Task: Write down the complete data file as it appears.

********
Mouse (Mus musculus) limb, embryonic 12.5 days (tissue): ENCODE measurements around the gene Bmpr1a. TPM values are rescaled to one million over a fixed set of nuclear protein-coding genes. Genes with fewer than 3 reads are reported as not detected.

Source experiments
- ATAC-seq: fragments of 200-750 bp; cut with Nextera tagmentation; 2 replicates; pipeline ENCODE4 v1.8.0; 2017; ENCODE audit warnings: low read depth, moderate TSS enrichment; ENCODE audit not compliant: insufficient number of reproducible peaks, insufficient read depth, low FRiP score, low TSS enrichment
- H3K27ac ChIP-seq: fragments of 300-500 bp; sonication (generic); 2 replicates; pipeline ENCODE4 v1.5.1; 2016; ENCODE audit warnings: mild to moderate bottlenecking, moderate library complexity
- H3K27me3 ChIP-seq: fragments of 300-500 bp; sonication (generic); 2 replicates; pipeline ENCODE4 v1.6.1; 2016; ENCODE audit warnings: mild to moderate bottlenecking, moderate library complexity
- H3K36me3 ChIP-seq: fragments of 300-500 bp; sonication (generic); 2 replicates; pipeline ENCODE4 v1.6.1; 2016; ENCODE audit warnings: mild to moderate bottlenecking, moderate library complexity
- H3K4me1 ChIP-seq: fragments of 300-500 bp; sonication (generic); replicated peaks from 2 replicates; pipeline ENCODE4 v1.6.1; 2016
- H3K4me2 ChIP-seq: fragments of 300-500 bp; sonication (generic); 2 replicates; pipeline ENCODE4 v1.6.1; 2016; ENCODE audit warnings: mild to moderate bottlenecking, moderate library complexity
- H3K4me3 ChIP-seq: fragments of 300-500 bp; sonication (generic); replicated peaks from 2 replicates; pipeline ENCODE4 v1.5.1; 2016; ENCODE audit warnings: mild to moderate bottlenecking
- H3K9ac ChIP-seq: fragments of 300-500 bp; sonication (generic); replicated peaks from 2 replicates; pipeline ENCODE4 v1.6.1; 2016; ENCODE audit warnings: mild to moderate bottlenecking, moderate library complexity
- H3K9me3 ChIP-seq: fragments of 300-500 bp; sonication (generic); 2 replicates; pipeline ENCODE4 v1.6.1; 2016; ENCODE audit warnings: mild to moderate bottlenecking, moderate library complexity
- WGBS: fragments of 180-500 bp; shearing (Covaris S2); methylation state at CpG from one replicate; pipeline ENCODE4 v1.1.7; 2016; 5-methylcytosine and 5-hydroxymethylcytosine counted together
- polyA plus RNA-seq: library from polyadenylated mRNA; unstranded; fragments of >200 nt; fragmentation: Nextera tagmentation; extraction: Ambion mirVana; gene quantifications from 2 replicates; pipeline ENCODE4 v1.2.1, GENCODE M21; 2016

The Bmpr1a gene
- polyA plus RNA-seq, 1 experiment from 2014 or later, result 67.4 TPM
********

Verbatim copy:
Mouse (Mus musculus) limb, embryonic 12.5 days (tissue): ENCODE measurements around the gene Bmpr1a. TPM values are rescaled to one million over a fixed set of nuclear protein-coding genes. Genes with fewer than 3 reads are reported as not detected.

Source experiments
- ATAC-seq: fragments of 200-750 bp; cut with Nextera tagmentation; 2 replicates; pipeline ENCODE4 v1.8.0; 2017; ENCODE audit warnings: low read depth, moderate TSS enrichment; ENCODE audit not compliant: insufficient number of reproducible peaks, insufficient read depth, low FRiP score, low TSS enrichment
- H3K27ac ChIP-seq: fragments of 300-500 bp; sonication (generic); 2 replicates; pipeline ENCODE4 v1.5.1; 2016; ENCODE audit warnings: mild to moderate bottlenecking, moderate library complexity
- H3K27me3 ChIP-seq: fragments of 300-500 bp; sonication (generic); 2 replicates; pipeline ENCODE4 v1.6.1; 2016; ENCODE audit warnings: mild to moderate bottlenecking, moderate library complexity
- H3K36me3 ChIP-seq: fragments of 300-500 bp; sonication (generic); 2 replicates; pipeline ENCODE4 v1.6.1; 2016; ENCODE audit warnings: mild to moderate bottlenecking, moderate library complexity
- H3K4me1 ChIP-seq: fragments of 300-500 bp; sonication (generic); replicated peaks from 2 replicates; pipeline ENCODE4 v1.6.1; 2016
- H3K4me2 ChIP-seq: fragments of 300-500 bp; sonication (generic); 2 replicates; pipeline ENCODE4 v1.6.1; 2016; ENCODE audit warnings: mild to moderate bottlenecking, moderate library complexity
- H3K4me3 ChIP-seq: fragments of 300-500 bp; sonication (generic); replicated peaks from 2 replicates; pipeline ENCODE4 v1.5.1; 2016; ENCODE audit warnings: mild to moderate bottlenecking
- H3K9ac ChIP-seq: fragments of 300-500 bp; sonication (generic); replicated peaks from 2 replicates; pipeline ENCODE4 v1.6.1; 2016; ENCODE audit warnings: mild to moderate bottlenecking, moderate library complexity
- H3K9me3 ChIP-seq: fragments of 300-500 bp; sonication (generic); 2 replicates; pipeline ENCODE4 v1.6.1; 2016; ENCODE audit warnings: mild to moderate bottlenecking, moderate library complexity
- WGBS: fragments of 180-500 bp; shearing (Covaris S2); methylation state at CpG from one replicate; pipeline ENCODE4 v1.1.7; 2016; 5-methylcytosine and 5-hydroxymethylcytosine counted together
- polyA plus RNA-seq: library from polyadenylated mRNA; unstranded; fragments of >200 nt; fragmentation: Nextera tagmentation; extraction: Ambion mirVana; gene quantifications from 2 replicates; pipeline ENCODE4 v1.2.1, GENCODE M21; 2016

The Bmpr1a gene
- polyA plus RNA-seq, 1 experiment from 2014 or later, result 67.4 TPM